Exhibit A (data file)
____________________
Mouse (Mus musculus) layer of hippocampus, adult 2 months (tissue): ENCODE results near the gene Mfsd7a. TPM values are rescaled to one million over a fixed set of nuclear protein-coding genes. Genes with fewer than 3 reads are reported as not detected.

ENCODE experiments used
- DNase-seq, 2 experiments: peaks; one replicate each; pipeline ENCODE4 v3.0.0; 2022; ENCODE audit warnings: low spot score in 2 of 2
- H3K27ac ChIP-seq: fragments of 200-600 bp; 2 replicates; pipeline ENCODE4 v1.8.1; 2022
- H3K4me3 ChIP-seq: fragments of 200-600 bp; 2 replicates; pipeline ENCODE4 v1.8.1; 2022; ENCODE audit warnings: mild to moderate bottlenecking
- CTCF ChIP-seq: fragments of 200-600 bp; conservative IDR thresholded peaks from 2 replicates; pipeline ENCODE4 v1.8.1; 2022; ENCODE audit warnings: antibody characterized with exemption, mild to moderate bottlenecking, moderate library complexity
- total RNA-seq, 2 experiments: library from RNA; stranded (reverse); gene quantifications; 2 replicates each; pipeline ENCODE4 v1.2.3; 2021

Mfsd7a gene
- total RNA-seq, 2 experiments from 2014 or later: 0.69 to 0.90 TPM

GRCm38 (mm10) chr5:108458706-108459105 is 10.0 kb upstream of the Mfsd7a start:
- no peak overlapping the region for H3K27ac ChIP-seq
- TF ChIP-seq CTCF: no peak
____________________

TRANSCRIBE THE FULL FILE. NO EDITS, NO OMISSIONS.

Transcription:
Mouse (Mus musculus) layer of hippocampus, adult 2 months (tissue): ENCODE results near the gene Mfsd7a. TPM values are rescaled to one million over a fixed set of nuclear protein-coding genes. Genes with fewer than 3 reads are reported as not detected.

ENCODE experiments used
- DNase-seq, 2 experiments: peaks; one replicate each; pipeline ENCODE4 v3.0.0; 2022; ENCODE audit warnings: low spot score in 2 of 2
- H3K27ac ChIP-seq: fragments of 200-600 bp; 2 replicates; pipeline ENCODE4 v1.8.1; 2022
- H3K4me3 ChIP-seq: fragments of 200-600 bp; 2 replicates; pipeline ENCODE4 v1.8.1; 2022; ENCODE audit warnings: mild to moderate bottlenecking
- CTCF ChIP-seq: fragments of 200-600 bp; conservative IDR thresholded peaks from 2 replicates; pipeline ENCODE4 v1.8.1; 2022; ENCODE audit warnings: antibody characterized with exemption, mild to moderate bottlenecking, moderate library complexity
- total RNA-seq, 2 experiments: library from RNA; stranded (reverse); gene quantifications; 2 replicates each; pipeline ENCODE4 v1.2.3; 2021

Mfsd7a gene
- total RNA-seq, 2 experiments from 2014 or later: 0.69 to 0.90 TPM

GRCm38 (mm10) chr5:108458706-108459105 is 10.0 kb upstream of the Mfsd7a start:
- no peak overlapping the region for H3K27ac ChIP-seq
- TF ChIP-seq CTCF: no peak